Dan Undersander offers pointers on how to price standing hay during an early June webinar hosted by the Professional Dairy Producers of Wisconsin. Undersander is the University of Wisconsin Extension forage specialist.
Buyers and sellers of standing hay should consider the amount of risk involved and set prices acknowledging that buyers will carry most of that risk, said Dan Undersander, University of Wisconsin Extension forage specialist.
Undersander suggested how to price hayfields last week before delving into the scheduled part of a webinar called “Jump Start Alfalfa Stands.” The webinar was hosted by the Professional Dairy Producers of Wisconsin.
“The greater risk is assumed by the buyer; there is potential for growing conditions that you may not have been able to imagine when you bought the hay. There is yield variation that is potentially going to show up. Then you’re also not quite sure of the quality of the harvested forage you’re going to get,” although some do lessen the risk by buying hay on a quality basis, he added.
Wisconsin hay buyers are buying standing hay anywhere from $50/ton up to $200/ton, Undersander said, although he believes most fields averaged $120-150/ton for this year’s first cutting.
Buyers should pay less for hayfields as the amount of time increases between when the transactions are made and when the crops are harvested. “If you purchase hay from a field for a season, you really don’t know what’s going to happen between first cutting … and second cutting.”
He suggested negotiations be made by the ton rather than by the acre. “Yield can vary all over the place. There are fields out there that have close to 3 tons/acre on first cutting, and there are fields that have close to 1 ton. By far, it is best for both parties to buy and sell by the ton.”
Anyone set on making a per-acre deal should remember that not all cuttings yield an equal amount of forage.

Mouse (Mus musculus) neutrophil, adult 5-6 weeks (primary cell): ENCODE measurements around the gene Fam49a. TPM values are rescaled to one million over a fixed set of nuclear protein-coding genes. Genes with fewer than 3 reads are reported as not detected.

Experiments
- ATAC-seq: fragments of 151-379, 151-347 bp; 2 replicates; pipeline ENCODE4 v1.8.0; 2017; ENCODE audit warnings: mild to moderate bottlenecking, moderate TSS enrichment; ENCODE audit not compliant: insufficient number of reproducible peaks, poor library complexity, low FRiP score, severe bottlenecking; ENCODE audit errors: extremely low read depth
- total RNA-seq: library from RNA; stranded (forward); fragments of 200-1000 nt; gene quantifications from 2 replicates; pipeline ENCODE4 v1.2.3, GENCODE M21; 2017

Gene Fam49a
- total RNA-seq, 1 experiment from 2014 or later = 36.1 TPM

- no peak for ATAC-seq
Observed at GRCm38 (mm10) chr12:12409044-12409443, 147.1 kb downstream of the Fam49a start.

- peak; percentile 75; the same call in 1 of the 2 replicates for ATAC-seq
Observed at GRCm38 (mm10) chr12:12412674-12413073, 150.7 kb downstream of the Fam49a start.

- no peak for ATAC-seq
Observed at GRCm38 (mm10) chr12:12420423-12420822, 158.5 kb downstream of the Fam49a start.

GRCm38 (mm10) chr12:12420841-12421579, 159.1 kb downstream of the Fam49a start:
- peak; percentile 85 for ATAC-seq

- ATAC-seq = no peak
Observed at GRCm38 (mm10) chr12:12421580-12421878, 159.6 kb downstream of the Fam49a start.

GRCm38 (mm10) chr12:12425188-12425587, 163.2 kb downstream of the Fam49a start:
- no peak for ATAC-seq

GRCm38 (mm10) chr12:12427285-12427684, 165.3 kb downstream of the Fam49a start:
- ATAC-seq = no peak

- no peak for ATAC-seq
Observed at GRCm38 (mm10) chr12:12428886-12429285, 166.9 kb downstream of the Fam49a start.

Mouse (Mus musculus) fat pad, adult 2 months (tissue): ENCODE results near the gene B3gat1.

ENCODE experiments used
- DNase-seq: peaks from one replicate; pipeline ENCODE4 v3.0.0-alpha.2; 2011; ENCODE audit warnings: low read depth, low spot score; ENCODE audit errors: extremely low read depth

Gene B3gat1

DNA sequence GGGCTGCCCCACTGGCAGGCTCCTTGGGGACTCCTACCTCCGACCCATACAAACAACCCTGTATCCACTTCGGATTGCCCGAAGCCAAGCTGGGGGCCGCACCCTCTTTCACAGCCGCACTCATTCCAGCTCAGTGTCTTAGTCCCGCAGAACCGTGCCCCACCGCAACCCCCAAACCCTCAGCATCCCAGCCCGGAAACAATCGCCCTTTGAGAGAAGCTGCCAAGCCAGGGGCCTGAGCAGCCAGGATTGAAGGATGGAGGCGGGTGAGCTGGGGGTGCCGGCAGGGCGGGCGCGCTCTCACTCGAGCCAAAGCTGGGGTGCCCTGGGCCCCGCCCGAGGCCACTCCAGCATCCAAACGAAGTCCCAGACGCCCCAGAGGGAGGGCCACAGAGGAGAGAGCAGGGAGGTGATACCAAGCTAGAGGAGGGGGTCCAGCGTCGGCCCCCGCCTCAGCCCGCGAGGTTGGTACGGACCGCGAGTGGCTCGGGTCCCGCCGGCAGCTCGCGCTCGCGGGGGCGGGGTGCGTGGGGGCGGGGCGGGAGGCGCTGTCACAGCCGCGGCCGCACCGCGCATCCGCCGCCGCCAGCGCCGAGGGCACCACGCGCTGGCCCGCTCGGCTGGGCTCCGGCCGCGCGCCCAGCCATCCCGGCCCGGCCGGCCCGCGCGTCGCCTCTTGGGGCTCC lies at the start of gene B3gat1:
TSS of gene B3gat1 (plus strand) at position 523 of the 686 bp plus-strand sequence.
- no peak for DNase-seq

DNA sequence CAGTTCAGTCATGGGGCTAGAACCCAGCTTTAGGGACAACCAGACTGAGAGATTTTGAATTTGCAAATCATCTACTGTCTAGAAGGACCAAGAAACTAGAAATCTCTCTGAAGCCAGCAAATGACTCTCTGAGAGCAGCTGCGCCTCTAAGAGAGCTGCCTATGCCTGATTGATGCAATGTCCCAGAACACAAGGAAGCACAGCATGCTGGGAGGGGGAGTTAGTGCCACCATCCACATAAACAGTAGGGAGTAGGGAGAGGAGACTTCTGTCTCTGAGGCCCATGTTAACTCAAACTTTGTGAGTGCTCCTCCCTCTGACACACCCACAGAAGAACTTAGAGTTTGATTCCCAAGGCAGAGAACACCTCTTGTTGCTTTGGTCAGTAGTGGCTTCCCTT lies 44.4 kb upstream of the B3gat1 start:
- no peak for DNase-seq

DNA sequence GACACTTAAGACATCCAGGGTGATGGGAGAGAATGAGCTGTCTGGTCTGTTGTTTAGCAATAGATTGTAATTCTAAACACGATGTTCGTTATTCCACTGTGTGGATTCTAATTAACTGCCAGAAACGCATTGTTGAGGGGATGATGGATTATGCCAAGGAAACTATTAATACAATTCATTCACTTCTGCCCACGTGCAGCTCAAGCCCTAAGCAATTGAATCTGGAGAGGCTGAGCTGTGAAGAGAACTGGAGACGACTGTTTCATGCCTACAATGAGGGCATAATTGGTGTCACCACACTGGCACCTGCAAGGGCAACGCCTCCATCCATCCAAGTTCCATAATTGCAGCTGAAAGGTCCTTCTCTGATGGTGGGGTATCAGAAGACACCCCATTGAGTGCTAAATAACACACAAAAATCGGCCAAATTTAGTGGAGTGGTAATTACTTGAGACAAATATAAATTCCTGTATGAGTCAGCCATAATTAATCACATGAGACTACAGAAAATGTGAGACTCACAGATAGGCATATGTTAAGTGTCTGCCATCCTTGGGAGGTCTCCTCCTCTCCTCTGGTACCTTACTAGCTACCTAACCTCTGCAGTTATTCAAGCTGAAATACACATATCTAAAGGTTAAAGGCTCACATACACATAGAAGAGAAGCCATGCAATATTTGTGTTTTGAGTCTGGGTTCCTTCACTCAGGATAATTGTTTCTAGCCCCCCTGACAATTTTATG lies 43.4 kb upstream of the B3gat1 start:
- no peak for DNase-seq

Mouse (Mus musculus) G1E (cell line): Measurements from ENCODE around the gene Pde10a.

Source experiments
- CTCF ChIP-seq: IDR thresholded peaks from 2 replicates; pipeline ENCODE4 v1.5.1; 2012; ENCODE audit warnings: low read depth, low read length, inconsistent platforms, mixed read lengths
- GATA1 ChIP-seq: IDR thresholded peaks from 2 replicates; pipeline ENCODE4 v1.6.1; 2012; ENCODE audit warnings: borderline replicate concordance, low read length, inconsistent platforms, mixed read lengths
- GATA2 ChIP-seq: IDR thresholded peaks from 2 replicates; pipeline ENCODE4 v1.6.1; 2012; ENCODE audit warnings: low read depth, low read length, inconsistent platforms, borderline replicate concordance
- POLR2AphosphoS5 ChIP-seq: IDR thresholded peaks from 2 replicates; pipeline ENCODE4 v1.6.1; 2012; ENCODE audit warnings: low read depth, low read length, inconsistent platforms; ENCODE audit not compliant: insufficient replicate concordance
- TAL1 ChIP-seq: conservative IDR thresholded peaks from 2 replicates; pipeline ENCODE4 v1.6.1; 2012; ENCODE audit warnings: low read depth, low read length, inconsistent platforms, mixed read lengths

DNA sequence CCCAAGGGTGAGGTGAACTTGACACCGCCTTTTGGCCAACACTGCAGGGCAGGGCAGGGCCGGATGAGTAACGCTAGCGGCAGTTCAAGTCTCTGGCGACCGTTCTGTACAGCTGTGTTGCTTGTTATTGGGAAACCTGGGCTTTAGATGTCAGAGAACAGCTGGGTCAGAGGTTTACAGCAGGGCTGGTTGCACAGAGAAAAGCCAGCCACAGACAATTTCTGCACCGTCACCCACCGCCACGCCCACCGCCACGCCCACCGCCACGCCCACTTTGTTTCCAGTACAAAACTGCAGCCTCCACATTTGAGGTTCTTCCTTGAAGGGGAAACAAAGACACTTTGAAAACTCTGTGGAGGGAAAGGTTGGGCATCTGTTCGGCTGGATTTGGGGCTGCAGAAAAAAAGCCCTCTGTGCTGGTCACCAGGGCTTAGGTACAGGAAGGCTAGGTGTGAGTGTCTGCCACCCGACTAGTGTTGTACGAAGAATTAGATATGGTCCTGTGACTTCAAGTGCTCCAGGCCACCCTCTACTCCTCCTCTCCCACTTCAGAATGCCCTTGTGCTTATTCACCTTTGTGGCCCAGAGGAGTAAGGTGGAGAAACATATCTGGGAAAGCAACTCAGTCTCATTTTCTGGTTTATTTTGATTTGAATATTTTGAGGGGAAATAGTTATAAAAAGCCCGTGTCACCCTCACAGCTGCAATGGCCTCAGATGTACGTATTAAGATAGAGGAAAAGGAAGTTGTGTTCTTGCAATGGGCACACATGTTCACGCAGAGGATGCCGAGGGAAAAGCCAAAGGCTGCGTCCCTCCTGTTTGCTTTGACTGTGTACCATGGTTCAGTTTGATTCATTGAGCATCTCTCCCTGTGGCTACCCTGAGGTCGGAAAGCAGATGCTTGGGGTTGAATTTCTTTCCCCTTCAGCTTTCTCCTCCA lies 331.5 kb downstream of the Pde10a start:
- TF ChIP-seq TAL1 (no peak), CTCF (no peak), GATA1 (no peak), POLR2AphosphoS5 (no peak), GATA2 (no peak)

For most of Wisconsin and into Minnesota, he added, “on a three-cutting basis, we expect about 40% of our yield on first cutting and about 30% each on second and third.” With a four-cutting system, yield percentages can range around 35-25-20-20 (see Yield Distribution table). Those figures are from 25- to 30-year averages.
In 2012, he warned, 60-70% of the yield was produced at first cutting; drought pretty much dried up later cuttings.
Before setting prices, buyers and sellers need to decide who will harvest, the forage specialist said. “If the seller is harvesting, then that’s a cost of about $50-60/acre (not including transporting). If the buyer is harvesting, that charge goes to the buyer and needs to be subtracted from the cost.”
Fertilizer and insecticide costs should also be included. “As we’re thinking of buying standing second or third cuttings, across most of the Midwest, we need insecticide to keep the potato leafhopper down. Who’s going to pay for that? If that isn’t going to happen, then we have to figure that the yield is going to be 20-30% less.”
It will cost about $57/ton to replace nutrients removed with the hay, he figured (see Values of Minerals table). The University of Wisconsin offers a spreadsheet that growers can use to figure their own estimated fertilizer and nutrient values.
“What we’re seeing is that a lot of the standing forage is selling for around $120-150/ton (for first cutting). It will be around that $100-150/ton price for second cutting where the yields are less. What the seller is getting and the buyer is paying depends on the local market and can vary widely.”
For additional information that offers a formula considering buyers' harvesting costs and landowners' growing costs, visit Michigan State University's June 13 posting called: "Buying standing hay crops in 2014." It was written by Jerry Lundquist, MSU Extension.